zorenathres
2013-07-02, 07:28 PM
As the DM you are in sole control of the artifacts tangible abilities, make it give static benefits to all ogres in the area or another similar power that can only be used by ogres, or the artifact is intelligent & refuses to be used against those of its own kind.

Traab
2013-07-02, 07:33 PM
If it gets to the point of group implosion, then use dm fiat and say, "I will roll this dice, if x comes up, its plan a, if y comes up, its plan b," etc etc etc. By this point they will realize the game is over if a decision isnt made and they will hopefully go along with it instead of letting the game die right then and there. Seems like the best option when everyone has their own plan and noone is willing to give up their stance, let random chance decide.

Kaiisaxo
2013-07-02, 07:57 PM
Well, that kind of things can be bad. But nothing unsalvageable:

a) You could have the party sent into another plane when they retrieve the artifact, then during the rpocess of getting back home, have it stolen by a truly bigger threat to the world, one the party couldn't truly defeat on their own, this would make it more necessary for the party to try an alliance with the ogres, then have the prophet place a mark of justice on them in order to prevent them for murdering ogres, he would do so as a condition for the alliance to work. [Though nothing would stop them from betraying the party and starting a great scale invasion to the other kingdoms, but that is something for later]. Take the chance to introduce truly likeable and almost heroic ogres the party could not just slaughter without remorse.

b)If it is about taking the "Good" path, then have them being ambushed preventively and after they find the artifact by a splinter faction of very aggressive ogres (maybe the ogres killed before getting the artifact could be reanimated as skeletons or other kind of undead for a rematch after the party finds the artifact). This would allow the party memebers to kill some ogres while giving them a reason to get rid of the artifact if they don't want to keep being stalked and ambushed on an everyday basis by ever growing udnead ogres. Also the more animose party members could have an incentive to give it away -the recipient will have a though fight ahead-, thus making the ogres into victims.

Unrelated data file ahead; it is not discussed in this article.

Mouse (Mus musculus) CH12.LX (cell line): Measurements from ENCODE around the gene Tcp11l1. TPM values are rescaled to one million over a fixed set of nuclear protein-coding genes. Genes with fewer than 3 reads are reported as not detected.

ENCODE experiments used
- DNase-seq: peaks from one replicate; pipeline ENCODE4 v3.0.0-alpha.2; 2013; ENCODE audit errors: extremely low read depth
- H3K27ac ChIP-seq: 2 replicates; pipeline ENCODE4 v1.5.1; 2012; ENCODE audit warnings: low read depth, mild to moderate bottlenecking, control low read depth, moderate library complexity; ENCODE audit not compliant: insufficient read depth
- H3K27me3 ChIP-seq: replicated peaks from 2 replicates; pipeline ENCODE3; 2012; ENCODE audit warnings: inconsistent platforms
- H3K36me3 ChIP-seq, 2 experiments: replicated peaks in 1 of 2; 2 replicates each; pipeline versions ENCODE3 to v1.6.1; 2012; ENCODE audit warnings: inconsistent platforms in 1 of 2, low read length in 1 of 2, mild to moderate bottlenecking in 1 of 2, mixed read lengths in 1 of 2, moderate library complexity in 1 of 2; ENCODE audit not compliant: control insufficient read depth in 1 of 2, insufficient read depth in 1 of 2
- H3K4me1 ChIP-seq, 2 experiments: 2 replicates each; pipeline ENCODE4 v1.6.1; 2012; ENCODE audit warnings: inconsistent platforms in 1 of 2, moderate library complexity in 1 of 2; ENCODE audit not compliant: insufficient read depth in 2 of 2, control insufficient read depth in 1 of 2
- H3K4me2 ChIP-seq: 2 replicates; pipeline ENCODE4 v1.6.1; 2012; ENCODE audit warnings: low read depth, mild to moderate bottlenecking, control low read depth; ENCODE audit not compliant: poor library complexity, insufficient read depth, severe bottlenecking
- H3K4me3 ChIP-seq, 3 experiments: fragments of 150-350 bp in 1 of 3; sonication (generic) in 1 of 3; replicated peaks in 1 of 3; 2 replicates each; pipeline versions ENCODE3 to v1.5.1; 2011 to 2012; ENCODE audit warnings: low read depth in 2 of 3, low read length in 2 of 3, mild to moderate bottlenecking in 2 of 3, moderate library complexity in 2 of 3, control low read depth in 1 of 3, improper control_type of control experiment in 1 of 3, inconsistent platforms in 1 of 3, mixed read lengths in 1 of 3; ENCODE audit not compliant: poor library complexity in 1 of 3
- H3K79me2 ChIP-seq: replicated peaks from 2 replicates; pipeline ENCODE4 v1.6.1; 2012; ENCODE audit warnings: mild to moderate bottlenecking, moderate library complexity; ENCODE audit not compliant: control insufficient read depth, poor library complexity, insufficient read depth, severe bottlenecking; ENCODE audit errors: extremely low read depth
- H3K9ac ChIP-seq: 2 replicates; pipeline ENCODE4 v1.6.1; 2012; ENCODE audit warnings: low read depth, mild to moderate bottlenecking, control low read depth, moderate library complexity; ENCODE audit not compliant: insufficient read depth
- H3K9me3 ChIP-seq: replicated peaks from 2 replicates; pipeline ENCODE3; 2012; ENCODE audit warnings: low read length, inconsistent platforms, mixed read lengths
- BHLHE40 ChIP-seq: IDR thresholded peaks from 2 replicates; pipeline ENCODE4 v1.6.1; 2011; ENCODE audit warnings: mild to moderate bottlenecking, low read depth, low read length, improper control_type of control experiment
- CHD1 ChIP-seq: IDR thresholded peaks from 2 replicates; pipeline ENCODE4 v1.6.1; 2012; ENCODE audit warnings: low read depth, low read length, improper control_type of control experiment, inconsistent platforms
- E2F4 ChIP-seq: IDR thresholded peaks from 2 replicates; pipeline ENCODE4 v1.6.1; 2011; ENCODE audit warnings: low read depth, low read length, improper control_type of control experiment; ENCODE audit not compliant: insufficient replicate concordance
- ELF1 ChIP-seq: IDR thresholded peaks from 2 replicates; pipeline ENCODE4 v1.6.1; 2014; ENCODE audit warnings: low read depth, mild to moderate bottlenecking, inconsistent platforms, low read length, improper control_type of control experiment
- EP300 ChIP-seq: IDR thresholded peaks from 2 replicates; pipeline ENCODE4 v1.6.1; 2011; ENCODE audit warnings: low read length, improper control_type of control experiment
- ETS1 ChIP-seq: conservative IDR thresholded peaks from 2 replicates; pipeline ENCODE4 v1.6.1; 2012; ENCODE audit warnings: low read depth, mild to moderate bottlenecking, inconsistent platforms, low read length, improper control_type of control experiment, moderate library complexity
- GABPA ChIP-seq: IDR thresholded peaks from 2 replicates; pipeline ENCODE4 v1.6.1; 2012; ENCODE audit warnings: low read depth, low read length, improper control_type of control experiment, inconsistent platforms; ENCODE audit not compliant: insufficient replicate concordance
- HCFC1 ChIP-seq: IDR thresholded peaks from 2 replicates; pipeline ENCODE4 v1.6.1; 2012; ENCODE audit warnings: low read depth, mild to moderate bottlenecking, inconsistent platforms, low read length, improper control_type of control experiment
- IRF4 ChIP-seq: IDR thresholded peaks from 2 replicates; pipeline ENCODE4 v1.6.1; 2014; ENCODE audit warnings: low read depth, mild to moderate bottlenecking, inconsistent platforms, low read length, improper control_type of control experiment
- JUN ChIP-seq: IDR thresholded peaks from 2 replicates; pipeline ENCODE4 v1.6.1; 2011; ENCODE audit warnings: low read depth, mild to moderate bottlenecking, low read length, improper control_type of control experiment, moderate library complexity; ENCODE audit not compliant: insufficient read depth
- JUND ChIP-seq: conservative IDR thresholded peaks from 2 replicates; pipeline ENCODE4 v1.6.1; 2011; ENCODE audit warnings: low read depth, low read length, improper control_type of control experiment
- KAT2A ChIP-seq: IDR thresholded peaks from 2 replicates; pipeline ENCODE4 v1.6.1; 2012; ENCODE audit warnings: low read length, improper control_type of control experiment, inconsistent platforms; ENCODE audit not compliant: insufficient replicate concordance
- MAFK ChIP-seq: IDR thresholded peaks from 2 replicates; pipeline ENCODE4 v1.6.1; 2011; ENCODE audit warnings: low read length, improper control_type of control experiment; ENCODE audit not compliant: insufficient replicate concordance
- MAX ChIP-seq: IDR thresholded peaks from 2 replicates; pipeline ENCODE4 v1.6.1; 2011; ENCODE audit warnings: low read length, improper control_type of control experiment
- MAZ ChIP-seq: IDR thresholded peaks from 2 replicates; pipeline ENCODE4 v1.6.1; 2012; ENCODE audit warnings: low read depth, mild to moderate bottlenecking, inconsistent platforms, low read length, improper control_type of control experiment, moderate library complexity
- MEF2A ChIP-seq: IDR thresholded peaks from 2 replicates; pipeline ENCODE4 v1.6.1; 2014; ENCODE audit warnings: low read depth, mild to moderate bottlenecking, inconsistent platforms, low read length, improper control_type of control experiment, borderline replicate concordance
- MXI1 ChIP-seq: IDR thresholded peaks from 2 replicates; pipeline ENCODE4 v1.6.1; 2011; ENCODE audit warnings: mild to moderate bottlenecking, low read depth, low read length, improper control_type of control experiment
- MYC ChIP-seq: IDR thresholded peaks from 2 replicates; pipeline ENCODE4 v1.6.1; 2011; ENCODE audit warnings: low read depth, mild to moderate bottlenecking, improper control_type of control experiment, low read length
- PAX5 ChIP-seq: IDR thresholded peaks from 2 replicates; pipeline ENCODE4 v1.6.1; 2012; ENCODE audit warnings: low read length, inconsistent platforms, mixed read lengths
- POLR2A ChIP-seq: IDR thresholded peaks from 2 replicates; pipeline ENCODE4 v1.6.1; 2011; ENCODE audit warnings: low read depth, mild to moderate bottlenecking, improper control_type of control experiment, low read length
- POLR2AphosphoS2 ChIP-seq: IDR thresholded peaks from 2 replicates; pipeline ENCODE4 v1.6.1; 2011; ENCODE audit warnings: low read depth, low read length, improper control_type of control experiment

c) mix more or less the two prior ideas?

SethoMarkus
2013-07-03, 08:24 AM
It IS unfortunate that a situation like this arose, but I do have one question regarding the player of the artificer. He is having moral qualms about the rest of the party wanting to kill the ogres, but isn't that what their original mission was? I suppose my main question is, did the artificer have a problem with the bounty from the beginning, or just now since the group was captured and the prophet is sending them off to gather the relic?

It seems that in-character, a solution would be as some of the others have stated. The group needs to come to a compromise, most likely because outside variables have changed. Maybe the ogres show themselves to be more honorable and Good than originally though; maybe the ogres are more Evil and traitorous; maybe some even bigger threat captures the relic.

However, out-of-character, it seems that the group needs to have a discussion as a whole and make an agreement to maybe play the next campaign in a style more to the liking of the artificer's player. Sometimes people want to play the amoral thief, sometimes they want to play the Lawful-Good knight; whatever the case, if the group of players are friends, it is up to them to make sure they take care of their own and give everyone a fair chance at the play style they most enjoy.

nedz
2013-07-03, 09:27 AM
If it gets to the point of group implosion, then use dm fiat and say, "I will roll this dice, if x comes up, its plan a, if y comes up, its plan b," etc etc etc. By this point they will realize the game is over if a decision isnt made and they will hopefully go along with it instead of letting the game die right then and there. Seems like the best option when everyone has their own plan and noone is willing to give up their stance, let random chance decide.

Wait, what ?
Don't do this.

Let the players work out the situation and let the consequences follow.
This situation is not a disaster, far from it, this is an opportunity for meaningful role-play. It may well be the defining point of the campaign.

This is a conflict: drama follows.

Scow2
2013-07-03, 11:16 AM
It IS unfortunate that a situation like this arose, but I do have one question regarding the player of the artificer. He is having moral qualms about the rest of the party wanting to kill the ogres, but isn't that what their original mission was? I suppose my main question is, did the artificer have a problem with the bounty from the beginning, or just now since the group was captured and the prophet is sending them off to gather the relic?When the Party accepted the quest, the Ogre Prophet was a Doomsday King Mook. It was a standard "Kill bad guy, get money" quest.

Now that the Ogres defeated, spared, and spoke to the party, they have become Sympathetic Figures.